Jefferson City


Kansas City


St. Louis




Cape Girardeau

Financial Assistance for Memory Care in Missouri

Aged and Disabled Waiver

MO HealthNet, Missouri’s Medicaid program, covers services provided in memory care facilities through the Aged and Disabled Waiver. This program offers in-home services for Missouri residents who have been assessed to require nursing home-level care but prefer to receive care in their home instead. It covers a wide variety of services for those in the early stages of Alzheimer’s disease, including adult day care, home-delivered meals and chore services, with the intent to make it easier for family members to care for their loved one at home.

Who Is Eligible?
Eligibility for this waiver depends on an applicant’s age, income and ability. Applicants must be at least 63 years old and have a functional disability that requires the level of care typically received in a nursing home. Applicants must also meet MO HealthNet’s income and asset guidelines. In 2020, a single applicant may have a monthly gross income of up to $1,370 and up to $4,000 in countable assets.

How to Apply
To apply for the Aged and Disabled Waiver, applicants should contact their local Area Agency on Aging.

Supplemental Nursing Care

Missouri’s Supplemental Nursing Care is a financial assistance program from MO HealthNet. The program pays out a cash benefit to help seniors who reside in residential care settings to afford their care. Payments vary based on the type of facility the applicant resides in. As of 2020, seniors who live in assisted living facilities, which admits residents who need assistance with activities of daily living including those with dementia, receive $292 per month.

Who Is Eligible?
To be eligible for this program, applicants must be at least 65 years old and meet eligibility requirements for MO HealthNet for seniors. Additionally, they must be screened and certified by the Department of Health and Senior Services for nursing home care.

How to Apply
For more information and to apply for this program, applicants should contact their local Division of Senior and Disability Services office.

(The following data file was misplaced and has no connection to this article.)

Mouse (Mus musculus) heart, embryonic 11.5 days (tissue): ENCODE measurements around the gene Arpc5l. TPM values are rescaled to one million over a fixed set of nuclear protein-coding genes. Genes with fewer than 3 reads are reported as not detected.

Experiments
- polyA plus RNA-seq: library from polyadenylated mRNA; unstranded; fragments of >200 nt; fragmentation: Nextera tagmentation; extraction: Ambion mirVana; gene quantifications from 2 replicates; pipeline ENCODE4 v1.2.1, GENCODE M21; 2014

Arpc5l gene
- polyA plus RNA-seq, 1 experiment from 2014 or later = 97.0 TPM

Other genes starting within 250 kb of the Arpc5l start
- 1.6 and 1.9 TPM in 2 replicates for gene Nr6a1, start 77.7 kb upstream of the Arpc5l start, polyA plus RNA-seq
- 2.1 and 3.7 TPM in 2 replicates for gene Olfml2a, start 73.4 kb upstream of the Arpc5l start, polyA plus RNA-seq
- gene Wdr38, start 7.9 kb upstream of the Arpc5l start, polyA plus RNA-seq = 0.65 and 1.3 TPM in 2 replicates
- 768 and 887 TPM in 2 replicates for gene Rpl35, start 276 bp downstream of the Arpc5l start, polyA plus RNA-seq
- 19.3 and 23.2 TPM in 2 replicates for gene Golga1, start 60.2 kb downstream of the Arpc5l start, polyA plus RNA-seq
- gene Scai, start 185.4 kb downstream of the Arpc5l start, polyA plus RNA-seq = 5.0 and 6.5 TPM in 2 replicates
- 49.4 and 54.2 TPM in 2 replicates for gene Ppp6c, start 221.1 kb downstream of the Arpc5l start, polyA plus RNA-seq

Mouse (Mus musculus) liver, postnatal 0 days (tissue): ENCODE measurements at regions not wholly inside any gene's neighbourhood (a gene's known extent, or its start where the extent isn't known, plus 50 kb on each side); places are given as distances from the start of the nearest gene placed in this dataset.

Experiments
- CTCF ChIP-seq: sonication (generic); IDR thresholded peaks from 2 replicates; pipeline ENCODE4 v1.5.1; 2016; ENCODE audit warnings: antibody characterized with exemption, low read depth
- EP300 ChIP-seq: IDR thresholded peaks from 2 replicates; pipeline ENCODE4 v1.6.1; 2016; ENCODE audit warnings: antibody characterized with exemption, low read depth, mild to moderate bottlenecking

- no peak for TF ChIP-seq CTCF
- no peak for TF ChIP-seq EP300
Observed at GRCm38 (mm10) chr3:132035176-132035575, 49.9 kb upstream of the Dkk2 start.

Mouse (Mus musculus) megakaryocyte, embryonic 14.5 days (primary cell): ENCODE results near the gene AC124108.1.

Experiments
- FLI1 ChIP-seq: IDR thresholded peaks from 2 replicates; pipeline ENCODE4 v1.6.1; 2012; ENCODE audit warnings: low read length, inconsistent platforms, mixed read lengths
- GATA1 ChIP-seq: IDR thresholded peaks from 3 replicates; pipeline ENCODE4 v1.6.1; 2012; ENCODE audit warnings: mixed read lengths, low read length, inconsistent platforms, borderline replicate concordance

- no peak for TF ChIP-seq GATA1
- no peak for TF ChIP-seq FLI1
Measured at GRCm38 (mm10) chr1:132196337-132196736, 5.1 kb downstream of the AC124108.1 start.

Missouri Care Options

The Missouri Care Options program provides information and services to Missouri residents who are exploring long-term care options, including for those with dementia. The home and community-based long-term care services that it covers include help with the activities of daily living, 24-hour nursing care, meal preparation, housekeeping and laundry services and supervised adult day care programs.

Who Is Eligible?
To be eligible for this program, applicants must qualify for or be enrolled in Medicaid, and they must be in need of long-term nursing home-level care.

How to Apply
To apply for services, individuals should contact their local Division of Senior and Disability Services office.

Free and Low-Cost Memory Care Resources in Missouri

Alzheimer’s Foundation of America

866-232-8484The Alzheimer’s Foundation of America provides free memory screening services throughout the country. It has one Missouri location, Livingston County Health Center, situated in Chillicothe. Services are available on a weekly basis on Tuesdays from 9:00 a.m. to 3:00 p.m.

MUSIC & MEMORY is a nonprofit organization that helps those with dementia to relax and engage with their world through the use of personalized music playlists. It has a nationwide network of MUSIC & MEMORY Certified organizations that are specially trained in using this form of therapy, including several dozen assisted living and memory care facilities in Missouri.
Alzheimer’s Association